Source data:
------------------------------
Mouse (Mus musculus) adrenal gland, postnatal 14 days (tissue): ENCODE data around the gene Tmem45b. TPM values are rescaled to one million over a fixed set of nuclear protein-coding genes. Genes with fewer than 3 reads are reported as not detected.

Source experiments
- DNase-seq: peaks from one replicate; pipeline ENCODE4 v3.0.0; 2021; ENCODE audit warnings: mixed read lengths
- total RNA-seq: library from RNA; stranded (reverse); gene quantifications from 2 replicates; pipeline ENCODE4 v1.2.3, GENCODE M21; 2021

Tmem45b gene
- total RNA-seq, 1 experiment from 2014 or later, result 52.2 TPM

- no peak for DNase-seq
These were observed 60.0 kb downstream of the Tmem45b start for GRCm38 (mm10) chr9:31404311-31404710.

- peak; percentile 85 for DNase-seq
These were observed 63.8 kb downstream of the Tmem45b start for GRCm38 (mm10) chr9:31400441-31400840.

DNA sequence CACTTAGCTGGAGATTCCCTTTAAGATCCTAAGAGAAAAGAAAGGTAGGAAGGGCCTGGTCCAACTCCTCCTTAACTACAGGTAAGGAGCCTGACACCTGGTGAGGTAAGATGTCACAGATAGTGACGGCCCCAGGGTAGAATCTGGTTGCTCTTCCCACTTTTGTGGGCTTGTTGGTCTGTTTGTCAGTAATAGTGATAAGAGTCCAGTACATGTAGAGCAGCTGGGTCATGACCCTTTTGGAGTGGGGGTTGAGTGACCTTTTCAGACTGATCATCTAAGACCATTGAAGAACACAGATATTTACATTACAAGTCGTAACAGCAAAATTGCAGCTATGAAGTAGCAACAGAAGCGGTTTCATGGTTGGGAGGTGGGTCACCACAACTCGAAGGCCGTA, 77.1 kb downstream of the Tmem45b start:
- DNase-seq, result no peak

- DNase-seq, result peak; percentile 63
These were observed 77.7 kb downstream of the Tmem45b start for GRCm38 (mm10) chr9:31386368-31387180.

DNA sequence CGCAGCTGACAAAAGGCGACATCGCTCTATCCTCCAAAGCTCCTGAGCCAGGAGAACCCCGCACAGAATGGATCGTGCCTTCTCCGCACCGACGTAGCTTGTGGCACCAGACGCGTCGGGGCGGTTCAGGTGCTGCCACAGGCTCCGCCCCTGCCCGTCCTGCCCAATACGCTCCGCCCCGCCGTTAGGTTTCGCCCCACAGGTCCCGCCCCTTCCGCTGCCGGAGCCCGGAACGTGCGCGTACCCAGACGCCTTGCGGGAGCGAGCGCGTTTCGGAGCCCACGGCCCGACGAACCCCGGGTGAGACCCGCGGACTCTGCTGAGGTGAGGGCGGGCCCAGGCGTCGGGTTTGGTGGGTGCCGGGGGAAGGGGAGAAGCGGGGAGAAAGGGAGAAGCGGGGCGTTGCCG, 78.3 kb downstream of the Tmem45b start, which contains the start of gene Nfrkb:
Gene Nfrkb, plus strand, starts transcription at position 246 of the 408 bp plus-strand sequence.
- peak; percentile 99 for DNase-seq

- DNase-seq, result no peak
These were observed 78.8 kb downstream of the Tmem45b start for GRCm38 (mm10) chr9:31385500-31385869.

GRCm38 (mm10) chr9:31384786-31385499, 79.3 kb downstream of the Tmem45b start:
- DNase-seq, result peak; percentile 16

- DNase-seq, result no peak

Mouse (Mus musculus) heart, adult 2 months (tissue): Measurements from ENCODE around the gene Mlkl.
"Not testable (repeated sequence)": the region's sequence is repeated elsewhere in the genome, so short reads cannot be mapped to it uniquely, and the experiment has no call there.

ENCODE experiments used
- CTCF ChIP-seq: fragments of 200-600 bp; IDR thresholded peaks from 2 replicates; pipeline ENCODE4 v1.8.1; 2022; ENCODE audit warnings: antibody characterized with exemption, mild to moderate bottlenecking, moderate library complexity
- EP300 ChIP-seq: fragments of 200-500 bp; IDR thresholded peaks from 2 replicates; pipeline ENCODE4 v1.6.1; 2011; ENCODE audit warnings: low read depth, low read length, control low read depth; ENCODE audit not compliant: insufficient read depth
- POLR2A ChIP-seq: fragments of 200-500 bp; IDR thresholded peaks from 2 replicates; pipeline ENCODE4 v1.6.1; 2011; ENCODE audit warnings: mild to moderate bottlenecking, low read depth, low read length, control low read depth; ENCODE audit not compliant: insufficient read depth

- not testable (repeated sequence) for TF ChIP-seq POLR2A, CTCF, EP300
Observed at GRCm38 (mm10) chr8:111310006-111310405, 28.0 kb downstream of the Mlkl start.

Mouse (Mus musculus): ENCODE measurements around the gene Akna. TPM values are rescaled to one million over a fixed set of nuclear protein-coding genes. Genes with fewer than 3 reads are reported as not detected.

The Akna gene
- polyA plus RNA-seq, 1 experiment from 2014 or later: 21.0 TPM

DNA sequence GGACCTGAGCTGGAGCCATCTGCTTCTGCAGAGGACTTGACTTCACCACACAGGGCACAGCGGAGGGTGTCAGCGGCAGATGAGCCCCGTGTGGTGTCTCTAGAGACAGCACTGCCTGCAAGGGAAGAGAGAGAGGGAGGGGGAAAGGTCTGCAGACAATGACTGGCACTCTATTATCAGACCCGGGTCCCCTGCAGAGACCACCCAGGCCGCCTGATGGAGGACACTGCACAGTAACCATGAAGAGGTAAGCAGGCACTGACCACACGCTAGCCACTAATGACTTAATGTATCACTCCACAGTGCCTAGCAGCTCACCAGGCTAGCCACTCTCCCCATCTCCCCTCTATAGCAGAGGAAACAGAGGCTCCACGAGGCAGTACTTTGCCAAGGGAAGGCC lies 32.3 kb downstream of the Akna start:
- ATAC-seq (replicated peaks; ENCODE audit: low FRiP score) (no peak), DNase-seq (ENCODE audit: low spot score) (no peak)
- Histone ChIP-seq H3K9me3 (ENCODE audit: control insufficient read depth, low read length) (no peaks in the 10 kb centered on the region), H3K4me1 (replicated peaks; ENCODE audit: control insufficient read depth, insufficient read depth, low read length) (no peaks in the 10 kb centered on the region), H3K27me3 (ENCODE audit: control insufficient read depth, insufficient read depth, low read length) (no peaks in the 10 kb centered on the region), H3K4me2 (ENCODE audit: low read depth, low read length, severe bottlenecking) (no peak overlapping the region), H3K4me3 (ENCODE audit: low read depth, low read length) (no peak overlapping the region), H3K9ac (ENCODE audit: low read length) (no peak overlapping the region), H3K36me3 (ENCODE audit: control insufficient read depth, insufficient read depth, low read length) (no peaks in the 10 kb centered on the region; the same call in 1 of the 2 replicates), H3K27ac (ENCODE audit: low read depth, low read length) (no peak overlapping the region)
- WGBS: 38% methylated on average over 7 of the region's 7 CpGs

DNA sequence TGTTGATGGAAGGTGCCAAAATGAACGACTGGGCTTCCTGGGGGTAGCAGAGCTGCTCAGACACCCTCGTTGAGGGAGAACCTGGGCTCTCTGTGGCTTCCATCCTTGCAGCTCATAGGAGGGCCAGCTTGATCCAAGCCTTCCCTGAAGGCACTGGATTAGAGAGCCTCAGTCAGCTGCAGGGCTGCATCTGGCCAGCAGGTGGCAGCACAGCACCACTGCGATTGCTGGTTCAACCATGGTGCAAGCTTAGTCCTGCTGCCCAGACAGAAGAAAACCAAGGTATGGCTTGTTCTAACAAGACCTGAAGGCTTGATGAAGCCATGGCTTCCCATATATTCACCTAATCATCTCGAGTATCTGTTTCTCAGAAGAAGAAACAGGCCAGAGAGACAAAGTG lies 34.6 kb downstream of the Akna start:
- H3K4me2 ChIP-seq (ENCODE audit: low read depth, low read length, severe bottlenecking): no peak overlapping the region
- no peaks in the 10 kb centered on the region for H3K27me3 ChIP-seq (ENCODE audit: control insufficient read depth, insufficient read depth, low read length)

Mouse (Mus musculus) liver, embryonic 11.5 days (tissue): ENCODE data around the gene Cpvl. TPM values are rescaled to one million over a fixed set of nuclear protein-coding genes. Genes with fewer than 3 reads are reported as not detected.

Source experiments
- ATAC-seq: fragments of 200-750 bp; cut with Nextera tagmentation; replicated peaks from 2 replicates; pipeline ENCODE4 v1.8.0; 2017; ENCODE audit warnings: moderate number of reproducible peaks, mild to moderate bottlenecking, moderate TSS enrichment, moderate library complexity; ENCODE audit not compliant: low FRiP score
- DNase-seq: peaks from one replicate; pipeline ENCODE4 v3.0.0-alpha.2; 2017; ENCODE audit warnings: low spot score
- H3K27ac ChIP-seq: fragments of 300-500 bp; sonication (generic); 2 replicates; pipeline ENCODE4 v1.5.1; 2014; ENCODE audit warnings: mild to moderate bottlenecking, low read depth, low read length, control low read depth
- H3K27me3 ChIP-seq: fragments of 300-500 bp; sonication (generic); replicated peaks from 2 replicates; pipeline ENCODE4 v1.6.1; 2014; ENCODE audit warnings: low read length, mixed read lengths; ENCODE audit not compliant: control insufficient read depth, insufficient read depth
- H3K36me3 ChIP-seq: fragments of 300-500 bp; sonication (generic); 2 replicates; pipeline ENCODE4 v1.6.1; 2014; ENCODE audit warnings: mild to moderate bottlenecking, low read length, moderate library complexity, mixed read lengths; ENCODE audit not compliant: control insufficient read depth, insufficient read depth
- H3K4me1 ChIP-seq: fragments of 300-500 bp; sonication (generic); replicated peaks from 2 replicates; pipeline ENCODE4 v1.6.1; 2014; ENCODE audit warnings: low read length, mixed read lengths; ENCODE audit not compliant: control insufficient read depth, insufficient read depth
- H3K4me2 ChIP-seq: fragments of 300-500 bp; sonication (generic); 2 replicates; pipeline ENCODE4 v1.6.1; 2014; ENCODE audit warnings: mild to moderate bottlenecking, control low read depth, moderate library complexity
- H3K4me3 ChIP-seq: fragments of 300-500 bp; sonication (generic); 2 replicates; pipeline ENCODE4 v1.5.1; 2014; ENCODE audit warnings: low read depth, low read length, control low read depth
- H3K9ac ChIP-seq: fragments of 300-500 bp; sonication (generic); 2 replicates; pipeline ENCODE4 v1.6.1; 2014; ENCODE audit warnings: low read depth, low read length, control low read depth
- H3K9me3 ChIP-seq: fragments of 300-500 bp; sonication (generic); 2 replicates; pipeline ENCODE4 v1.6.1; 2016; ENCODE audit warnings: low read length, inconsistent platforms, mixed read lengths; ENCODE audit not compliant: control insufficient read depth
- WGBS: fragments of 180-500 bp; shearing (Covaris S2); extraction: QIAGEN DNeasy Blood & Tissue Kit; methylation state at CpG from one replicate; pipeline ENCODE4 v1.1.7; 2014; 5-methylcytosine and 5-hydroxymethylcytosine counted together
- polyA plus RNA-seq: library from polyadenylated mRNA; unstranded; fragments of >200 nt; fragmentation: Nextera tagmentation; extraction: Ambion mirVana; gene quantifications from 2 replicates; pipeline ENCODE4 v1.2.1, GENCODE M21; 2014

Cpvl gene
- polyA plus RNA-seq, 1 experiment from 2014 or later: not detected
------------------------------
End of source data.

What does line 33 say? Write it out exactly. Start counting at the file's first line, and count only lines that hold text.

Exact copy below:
- polyA plus RNA-seq, 1 experiment from 2014 or later: 21.0 TPM